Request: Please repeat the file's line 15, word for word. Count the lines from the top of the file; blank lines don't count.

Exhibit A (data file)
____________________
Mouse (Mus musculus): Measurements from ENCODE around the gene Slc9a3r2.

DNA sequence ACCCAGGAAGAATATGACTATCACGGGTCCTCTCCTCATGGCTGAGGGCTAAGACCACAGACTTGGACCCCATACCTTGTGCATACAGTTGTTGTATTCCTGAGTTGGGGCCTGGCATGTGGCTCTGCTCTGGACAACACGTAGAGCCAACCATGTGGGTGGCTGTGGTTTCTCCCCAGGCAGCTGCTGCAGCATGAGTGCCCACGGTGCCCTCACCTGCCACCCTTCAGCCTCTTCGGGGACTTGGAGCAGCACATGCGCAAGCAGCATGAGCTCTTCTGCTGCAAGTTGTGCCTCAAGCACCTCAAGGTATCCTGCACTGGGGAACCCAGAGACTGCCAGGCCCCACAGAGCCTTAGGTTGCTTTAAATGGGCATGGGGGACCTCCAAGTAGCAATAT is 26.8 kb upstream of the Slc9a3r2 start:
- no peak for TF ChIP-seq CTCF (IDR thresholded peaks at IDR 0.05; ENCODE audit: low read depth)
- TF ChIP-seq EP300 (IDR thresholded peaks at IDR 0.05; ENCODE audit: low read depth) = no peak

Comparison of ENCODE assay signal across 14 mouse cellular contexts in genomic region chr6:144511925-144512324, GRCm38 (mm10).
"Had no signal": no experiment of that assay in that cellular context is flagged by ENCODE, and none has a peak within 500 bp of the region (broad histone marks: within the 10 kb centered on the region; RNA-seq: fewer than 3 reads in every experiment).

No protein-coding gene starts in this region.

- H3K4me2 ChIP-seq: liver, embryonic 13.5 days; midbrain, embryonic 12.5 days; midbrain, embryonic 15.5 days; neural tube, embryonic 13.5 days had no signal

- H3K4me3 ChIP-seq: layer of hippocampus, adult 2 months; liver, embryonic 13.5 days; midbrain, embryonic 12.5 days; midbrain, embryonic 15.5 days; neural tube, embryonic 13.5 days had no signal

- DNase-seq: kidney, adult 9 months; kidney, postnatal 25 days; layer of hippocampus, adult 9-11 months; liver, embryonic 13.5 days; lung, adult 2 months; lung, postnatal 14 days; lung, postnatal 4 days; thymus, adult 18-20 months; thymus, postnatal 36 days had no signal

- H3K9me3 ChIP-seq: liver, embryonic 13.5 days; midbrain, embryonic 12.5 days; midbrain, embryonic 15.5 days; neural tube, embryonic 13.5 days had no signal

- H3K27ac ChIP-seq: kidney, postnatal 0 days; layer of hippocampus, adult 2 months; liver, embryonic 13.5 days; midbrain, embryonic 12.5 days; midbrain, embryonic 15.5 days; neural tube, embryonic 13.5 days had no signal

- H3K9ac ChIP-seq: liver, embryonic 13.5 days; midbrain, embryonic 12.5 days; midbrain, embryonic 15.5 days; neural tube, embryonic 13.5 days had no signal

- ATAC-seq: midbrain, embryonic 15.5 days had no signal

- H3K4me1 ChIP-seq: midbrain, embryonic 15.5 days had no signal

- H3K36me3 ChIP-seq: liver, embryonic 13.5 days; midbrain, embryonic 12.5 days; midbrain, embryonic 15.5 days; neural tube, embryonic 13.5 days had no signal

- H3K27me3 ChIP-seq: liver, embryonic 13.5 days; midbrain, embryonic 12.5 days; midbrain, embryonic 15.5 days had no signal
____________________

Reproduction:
- H3K4me1 ChIP-seq: midbrain, embryonic 15.5 days had no signal